Marina Popea (NTU, Nottingham)


Marina Popea specialises in translation and cultural periodicals with a broad comparative focus. A Latin Americanist with an interdisciplinary background, she is in the last stages of her AHRC-funded PhD at the University of Oxford, focusing on the role of translation in shaping modern poetics in Mexican magazines of the early twentieth century. As a research fellow on the Spaces of Translation project, she works mainly on the digital aspects of the project and is particularly interested in developing tools to integrate quantitative and qualitative analysis in periodical research.

Latin American Modernisms in European Magazines (1945-1965): Translation and the Cultural Cold War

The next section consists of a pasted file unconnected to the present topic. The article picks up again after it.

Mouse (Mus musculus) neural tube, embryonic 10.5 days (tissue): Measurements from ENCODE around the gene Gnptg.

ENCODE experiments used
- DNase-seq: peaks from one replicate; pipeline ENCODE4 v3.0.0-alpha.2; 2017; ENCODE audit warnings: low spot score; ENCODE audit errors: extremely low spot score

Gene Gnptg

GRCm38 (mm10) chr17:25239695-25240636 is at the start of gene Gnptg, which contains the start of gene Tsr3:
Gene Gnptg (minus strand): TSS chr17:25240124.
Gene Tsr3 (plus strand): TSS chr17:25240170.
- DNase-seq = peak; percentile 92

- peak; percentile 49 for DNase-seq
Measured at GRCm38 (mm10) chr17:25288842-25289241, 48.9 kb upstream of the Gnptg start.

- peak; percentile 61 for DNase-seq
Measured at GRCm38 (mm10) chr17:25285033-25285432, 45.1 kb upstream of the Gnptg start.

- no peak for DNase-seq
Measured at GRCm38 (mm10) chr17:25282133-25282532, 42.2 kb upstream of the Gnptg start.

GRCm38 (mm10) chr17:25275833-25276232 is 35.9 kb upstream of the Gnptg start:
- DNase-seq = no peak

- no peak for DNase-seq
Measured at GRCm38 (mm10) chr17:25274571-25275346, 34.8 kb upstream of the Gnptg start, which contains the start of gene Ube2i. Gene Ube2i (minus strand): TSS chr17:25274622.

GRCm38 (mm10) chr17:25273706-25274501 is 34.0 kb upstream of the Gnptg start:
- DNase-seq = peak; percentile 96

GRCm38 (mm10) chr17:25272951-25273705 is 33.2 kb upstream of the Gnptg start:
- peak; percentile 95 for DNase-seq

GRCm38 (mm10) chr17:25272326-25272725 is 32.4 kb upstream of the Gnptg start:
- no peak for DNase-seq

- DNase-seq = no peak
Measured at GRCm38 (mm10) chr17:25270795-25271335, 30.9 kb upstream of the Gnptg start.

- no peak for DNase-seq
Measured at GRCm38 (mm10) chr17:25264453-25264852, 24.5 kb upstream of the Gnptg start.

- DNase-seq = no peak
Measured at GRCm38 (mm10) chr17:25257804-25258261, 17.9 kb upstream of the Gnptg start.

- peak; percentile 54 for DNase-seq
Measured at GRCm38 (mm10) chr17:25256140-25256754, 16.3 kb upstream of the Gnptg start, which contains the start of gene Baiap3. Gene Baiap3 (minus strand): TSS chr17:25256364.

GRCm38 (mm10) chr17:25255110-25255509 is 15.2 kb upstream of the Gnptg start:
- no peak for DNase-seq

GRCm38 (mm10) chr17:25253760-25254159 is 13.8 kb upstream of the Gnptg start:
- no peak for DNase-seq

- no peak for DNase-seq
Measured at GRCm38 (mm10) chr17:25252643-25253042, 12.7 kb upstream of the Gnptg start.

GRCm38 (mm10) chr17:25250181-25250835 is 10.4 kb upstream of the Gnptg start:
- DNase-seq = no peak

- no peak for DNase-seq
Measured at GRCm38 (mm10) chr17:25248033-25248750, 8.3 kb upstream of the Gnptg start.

This paper examines the translation of Latin American works of literature that fall under the broad umbrella of Modernism in European magazines of the post-WWII period, and in particular their contribution to the debates around the purpose and nature of literature in the context of the cultural cold war. While the United States’ efforts to export its culture and literature to Europe and Latin America (often through translation) has been documented (Iber 2019; Barnhisel 2014; Barnhisel and Turner 2010; Berghahn 2002; Stonor Saunders 1999; Hixson 1997), less attention has been given to the circulation of Spanish American literary material towards Europe. Yet the post-war years were a period of internationalisation for Spanish American letters, which would result, before long, in the region’s first internationally renowned, best-selling authors (e.g., Gabriel García Márquez). In this paper, I analyse the intertwinement of this budding international recognition of Latin American writers with the logics of the cultural cold war. I argue that the works selected for translation in a range of magazines with varying degrees of connection to US interests (Preuves, Les Lettres Nouvelles, Encounter, Merkur, and Der Monat) uphold the country’s endeavours to define and promote “free” and “universal” artistic expression in the form of aestheticist and apolitical Modernism. To this effect, the short fiction of authors linked to the development of the new Latin American narrative in the mid-twentieth century, such as Jorge Luis Borges, Alejo Carpentier, Juan Rulfo, Miguel Ángel Asturias, Julio Cortázar, and Mario Vargas Llosa, was showcased and discussed. I thus bring into focus the use of Latin American Modernisms as part of an international political agenda in the 1950s and 1960s, as well as the role of translation as a fruitful source of cultural soft power through the subtle conflation of ideology and aesthetics.